Somebody once told me that assumptions are like armpits…everyone has ‘em & most of ‘em STINK!

When it comes to the area of meeting preparation, I have found that not only do most of the assumptions people make indeed turn out to STINK…but they are just plain WRONG!

In terms of assumptions about preparing for successful meetings, I have adopted Captain Jack Sparrow’s view on problems:

“The problem is not the problem…the problem is your attitude about the problem.”


I truly believe most problems are solved or made worse by how we look at them.  Below are three new perspectives on old assumptions/attitudes about meeting preparation.  I hope these perspectives inspire you to look at preparation in a new way and that they genuinely excite you about how you can use prep time to make your meetings more effective.

Old Assumption/Attitude #1: 

“They replied yes to the meeting invite, so they must know what it’s about & why they are involved.”

Um…no.  This is way less true than you may think!  Many people in today’s corporate culture are on a hamster wheel of recurring meetings and sometimes don’t even read the title before replying “yes.”

If you want to stand out as a facilitator…if you want YOUR meetings to be different (read—effective), consider doing two things:

  1. Draft a purpose statement for the session that includes (a) the overall objective & (b) the product you will have when you are done (e.g. a list, a timeline, consensus on a certain issue, buy-in to a particular idea, etc.).  By doing this, you are giving them a destination AND a way they can measure when they have arrived rather than just putting them in the car, watching them drive around in circles, wasting gas (resources), & getting nowhere fast.
  2. Check in with key participants 24-48 hours prior to the meeting ensuring they understand their specific roles in the meeting and why you need them there – ESPECIALLY if their participation is so critical that the meeting cannot happen without them.  If they fully understand WHY & HOW you need them to participate, you will have much better participants than if you leave them to their own devices.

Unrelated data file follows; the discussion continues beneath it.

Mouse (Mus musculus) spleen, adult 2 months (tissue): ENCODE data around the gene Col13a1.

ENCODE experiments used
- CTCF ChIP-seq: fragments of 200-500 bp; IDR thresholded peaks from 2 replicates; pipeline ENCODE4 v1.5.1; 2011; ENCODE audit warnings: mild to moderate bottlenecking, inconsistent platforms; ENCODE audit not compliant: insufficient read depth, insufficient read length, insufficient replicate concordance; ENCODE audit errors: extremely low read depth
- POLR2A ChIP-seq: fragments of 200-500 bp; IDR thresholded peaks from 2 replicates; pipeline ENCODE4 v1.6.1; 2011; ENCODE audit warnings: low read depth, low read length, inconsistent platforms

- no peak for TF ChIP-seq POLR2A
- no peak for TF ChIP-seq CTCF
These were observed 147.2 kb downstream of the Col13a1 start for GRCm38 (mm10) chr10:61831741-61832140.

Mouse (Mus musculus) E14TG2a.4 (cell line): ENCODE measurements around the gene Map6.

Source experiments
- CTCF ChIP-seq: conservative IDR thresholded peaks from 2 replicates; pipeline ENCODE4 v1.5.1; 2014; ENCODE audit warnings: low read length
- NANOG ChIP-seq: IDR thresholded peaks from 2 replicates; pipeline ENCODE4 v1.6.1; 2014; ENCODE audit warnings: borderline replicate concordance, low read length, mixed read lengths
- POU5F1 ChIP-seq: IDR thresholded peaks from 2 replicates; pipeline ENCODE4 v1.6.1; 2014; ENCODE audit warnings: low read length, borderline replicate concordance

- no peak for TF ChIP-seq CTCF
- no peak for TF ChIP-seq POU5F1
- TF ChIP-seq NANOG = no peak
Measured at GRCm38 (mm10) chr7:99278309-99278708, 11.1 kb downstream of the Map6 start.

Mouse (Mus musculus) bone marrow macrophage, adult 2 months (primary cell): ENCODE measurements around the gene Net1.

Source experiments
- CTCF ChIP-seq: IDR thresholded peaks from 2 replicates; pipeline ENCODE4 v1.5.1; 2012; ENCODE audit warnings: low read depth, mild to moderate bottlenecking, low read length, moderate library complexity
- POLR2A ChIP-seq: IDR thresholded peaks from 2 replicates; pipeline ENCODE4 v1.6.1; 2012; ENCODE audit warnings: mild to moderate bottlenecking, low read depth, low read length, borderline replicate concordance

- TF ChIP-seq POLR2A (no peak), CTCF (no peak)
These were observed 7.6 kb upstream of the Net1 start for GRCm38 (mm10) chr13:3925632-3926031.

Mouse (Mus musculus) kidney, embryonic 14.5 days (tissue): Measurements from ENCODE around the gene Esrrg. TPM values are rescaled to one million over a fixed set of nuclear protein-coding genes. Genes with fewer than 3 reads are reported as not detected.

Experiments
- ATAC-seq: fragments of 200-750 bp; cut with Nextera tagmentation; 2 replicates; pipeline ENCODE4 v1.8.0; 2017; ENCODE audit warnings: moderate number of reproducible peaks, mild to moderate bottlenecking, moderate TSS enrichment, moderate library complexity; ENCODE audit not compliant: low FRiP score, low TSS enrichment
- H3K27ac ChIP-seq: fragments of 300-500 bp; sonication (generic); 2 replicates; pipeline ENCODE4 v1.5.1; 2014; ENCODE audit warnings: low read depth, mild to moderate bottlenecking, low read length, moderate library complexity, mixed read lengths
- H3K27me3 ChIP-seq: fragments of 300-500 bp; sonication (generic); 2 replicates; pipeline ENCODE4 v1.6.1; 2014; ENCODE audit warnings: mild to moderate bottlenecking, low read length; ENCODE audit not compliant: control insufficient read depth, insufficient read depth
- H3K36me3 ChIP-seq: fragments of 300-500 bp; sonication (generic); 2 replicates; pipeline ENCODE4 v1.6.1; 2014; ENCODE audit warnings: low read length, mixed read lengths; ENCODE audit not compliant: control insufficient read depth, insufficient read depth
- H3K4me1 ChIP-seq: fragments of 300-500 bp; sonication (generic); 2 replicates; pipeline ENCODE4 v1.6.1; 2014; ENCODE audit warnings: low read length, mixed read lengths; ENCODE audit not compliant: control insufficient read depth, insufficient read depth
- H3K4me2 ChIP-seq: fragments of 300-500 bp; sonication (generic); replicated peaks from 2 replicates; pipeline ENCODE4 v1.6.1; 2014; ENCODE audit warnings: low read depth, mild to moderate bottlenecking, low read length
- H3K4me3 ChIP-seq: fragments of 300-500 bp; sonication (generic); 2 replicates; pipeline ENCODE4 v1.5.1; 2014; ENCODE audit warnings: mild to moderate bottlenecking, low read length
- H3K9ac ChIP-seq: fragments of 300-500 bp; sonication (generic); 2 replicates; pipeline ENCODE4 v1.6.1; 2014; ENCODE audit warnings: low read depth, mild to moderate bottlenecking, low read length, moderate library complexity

New Perspective:  By providing participants with a clear purpose, a defined product, & making sure they fully understand why they specifically have been asked to participate, I am taking responsibility for creating the type of participation I want to see in my meeting!

Old Assumption/Attitude #2: 

“We never start on time…that’s just the culture, & there’s nothing I can do to change that.”

Wrong again.  This is perhaps the most insidious belief in every company I work with.   They blame traffic, location, other meetings, nationality, company culture, the economy, & each other for their inability to start on time.

The truth is that even one person doing things differently can change this.  I have watched Michael Wilkinson start a training session with no one in the room (other than me, his co-trainer for the day).  NO ONE!  But he begins on time because he knows that the choice to start or not start on time will have an impact.  Interestingly, on day 2 of the same class each of the 16 participants were there on time.  Every.  Single.  One.  Change can happen that fast.

In addition, NOT starting on time just lets people know you don’t value their time & actually trains the timely ones to start coming late too!  At LSI we like to say, “Don’t punish the punctual.”  Starting on time honors those who make the commitment to be there at the agreed upon hour instead of honoring those who come late.

So what are some of the secrets to preparation that will lead to you being that person who starts on time?

  1. First & foremost, decide you’re going to do it…and DO IT!  Start on time no matter who is or isn’t there.  Keep doing it long enough & eventually things will change.  But my guess is that you’ll be surprised how FAST they change when you are willing to take a stand.
  2. In a culture of back-to-back-to-back meetings, consider offering a gathering time 5 minutes before the start of the meeting & plan to end 5 minutes before the top of the hour so participants can be on time to their next meeting (i.e. “We’ll be gathering at 10:00am and starting with our agenda items promptly at 10:05.  We’ll be done at 10:55 & we want to make the most of our 50 minutes together…so please be on time!)